The digital CIO: Motivate the elephant

CIO coach James Caplin explains how IT leaders can achieve results by thinking about problems in a different way

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One of the permanent features of CIOs' and other IT leaders’ lives is change – how to implement, manage and deliver it.

In my experience, there is a deeply held prejudice among senior business leaders that IT departments block change.

The truth, I feel, is quite otherwise. IT people consider change to be an integral aspect of working with technology. It’s something they actually love and are comfortable with.

What they are less comfortable with is implementing change in a disorderly way, sorting through messy emotional issues, dealing with conflicting and often seemingly illogical beliefs held by business leaders, stakeholders, suppliers, customers and even their own people.

A model for change

Sadly, that’s what the real world is like. Which is why, as a coach, I find it useful to have a model for change that is more sophisticated than just "make a better business case".

About the author

Graduating from Trinity College Cambridge with a degree in English, James Caplin (pictured) wrote professionally for two decades, specialising in corporate videos. 

In 2002 he discovered coaching and, with his wife, moved into a house in a run-down area of West London, which prompted him to become a community activist. 

Now head of coaching at CIO Development, Caplin leads workshops on communication and transformation.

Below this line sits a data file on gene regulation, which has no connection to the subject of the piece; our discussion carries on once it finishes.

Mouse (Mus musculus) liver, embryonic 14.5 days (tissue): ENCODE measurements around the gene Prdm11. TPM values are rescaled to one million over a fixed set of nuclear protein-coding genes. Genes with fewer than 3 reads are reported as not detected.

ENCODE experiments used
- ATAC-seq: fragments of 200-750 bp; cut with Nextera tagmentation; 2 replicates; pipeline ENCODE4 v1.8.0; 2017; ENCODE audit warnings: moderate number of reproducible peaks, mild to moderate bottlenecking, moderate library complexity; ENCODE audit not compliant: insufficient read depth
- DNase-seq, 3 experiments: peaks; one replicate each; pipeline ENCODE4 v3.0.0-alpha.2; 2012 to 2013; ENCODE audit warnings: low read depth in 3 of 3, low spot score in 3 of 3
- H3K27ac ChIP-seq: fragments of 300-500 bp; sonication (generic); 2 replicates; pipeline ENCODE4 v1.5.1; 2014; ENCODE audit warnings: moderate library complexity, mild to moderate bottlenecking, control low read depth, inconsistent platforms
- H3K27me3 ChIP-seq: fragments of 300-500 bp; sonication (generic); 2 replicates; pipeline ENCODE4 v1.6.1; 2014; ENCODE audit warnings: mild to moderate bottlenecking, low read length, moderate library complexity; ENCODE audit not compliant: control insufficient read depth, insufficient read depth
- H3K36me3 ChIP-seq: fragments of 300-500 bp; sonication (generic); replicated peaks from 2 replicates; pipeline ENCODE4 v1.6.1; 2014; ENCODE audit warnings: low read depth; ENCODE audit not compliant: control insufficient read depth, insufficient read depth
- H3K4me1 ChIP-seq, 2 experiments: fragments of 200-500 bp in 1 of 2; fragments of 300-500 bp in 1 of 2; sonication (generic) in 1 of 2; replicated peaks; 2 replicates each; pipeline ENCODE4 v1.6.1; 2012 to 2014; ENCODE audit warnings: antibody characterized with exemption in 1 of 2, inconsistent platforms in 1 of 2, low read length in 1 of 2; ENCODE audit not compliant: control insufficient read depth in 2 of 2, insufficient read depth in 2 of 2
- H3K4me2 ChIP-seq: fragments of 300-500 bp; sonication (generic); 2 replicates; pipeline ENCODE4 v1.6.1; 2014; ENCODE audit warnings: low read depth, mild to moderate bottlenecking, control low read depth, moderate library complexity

He serves on several company and charitable boards, and in 2012 was awarded a British Empire Medal for services to his area, now known as Notting Hill.

I have found the model described in Chip and Dan Heath’s book Switch is highly effective for IT leaders. It is particularly appropriate for driving change where you do not have the direct power to mandate it or the resources to pay for it.

That is the business reality for IT professionals. The IT leader may have a budget to implement change, but that won’t buy the co-operation of everyone affected by the proposed change. The CIO can set the course for their own department, but that won’t ensure everyone co-operates.

Motivating the elephant

Imagine your organisation is an elephant – large, unwieldy and easily spooked. 

Your job, as the person driving this change, is to get the elephant – and its rider (the guy sitting on the elephant) – moving in the direction you want it to go.

This image is, for many IT leaders, familiar. They are constantly urging clients, bosses, stakeholders, colleagues, reports, suppliers, users and others to do things – and constantly encountering resistance.

Why logic doesn’t work

Many IT leaders I work with have an engineering or a similar scientific background – or, at least, a scientific approach. They believe in logic. They also seem to have a deep-seated (and quite touching) belief that logic can change minds.

As historians and lawyers know, people don’t work that way. Belief is deeper than logic. Logic is just an effective and flexible tool. To change minds, to motivate people, you have to work at the belief level.

Bodurians versus Syldavians

The example that follows might help illustrate how this works in practice. I recently coached an IT leader who was tasked with leading the roll-out of SAP across multiple European business units.